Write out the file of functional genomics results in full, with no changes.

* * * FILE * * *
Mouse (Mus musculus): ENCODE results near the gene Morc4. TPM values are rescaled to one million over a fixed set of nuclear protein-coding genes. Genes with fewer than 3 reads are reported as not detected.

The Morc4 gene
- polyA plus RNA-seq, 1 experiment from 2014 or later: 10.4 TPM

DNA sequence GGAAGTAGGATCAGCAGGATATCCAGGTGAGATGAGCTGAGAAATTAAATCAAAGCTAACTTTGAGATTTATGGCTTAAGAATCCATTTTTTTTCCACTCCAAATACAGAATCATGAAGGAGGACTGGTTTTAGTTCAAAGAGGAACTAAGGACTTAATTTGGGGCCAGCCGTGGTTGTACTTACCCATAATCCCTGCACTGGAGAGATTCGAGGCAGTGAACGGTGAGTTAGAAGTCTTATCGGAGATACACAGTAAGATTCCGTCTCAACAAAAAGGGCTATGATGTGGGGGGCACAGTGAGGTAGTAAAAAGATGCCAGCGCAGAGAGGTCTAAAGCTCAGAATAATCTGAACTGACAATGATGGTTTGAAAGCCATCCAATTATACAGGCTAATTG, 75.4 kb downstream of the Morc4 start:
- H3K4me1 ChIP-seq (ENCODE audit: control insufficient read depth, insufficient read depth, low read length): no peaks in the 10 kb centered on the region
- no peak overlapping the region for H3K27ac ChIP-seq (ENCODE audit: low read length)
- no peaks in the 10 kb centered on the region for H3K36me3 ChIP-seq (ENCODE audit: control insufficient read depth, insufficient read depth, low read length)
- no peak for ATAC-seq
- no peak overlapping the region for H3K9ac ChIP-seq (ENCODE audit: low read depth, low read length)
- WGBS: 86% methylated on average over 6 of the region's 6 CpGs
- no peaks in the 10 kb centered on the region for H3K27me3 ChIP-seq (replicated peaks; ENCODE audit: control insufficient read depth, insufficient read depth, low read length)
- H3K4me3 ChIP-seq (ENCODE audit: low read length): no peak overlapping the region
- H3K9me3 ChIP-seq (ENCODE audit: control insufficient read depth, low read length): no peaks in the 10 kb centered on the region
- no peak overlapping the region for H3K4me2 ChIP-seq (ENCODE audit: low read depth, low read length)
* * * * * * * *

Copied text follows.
Mouse (Mus musculus): ENCODE results near the gene Morc4. TPM values are rescaled to one million over a fixed set of nuclear protein-coding genes. Genes with fewer than 3 reads are reported as not detected.

The Morc4 gene
- polyA plus RNA-seq, 1 experiment from 2014 or later: 10.4 TPM

DNA sequence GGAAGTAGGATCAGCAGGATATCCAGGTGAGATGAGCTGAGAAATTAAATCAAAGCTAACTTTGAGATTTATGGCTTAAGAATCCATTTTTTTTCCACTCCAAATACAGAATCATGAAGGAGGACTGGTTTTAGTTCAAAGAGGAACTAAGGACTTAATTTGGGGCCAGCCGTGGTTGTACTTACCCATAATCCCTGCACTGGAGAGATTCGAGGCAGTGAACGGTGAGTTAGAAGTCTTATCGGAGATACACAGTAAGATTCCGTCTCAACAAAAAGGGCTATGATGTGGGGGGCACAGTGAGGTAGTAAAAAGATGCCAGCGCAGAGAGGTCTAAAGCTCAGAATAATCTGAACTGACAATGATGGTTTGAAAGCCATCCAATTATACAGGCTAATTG, 75.4 kb downstream of the Morc4 start:
- H3K4me1 ChIP-seq (ENCODE audit: control insufficient read depth, insufficient read depth, low read length): no peaks in the 10 kb centered on the region
- no peak overlapping the region for H3K27ac ChIP-seq (ENCODE audit: low read length)
- no peaks in the 10 kb centered on the region for H3K36me3 ChIP-seq (ENCODE audit: control insufficient read depth, insufficient read depth, low read length)
- no peak for ATAC-seq
- no peak overlapping the region for H3K9ac ChIP-seq (ENCODE audit: low read depth, low read length)
- WGBS: 86% methylated on average over 6 of the region's 6 CpGs
- no peaks in the 10 kb centered on the region for H3K27me3 ChIP-seq (replicated peaks; ENCODE audit: control insufficient read depth, insufficient read depth, low read length)
- H3K4me3 ChIP-seq (ENCODE audit: low read length): no peak overlapping the region
- H3K9me3 ChIP-seq (ENCODE audit: control insufficient read depth, low read length): no peaks in the 10 kb centered on the region
- no peak overlapping the region for H3K4me2 ChIP-seq (ENCODE audit: low read depth, low read length)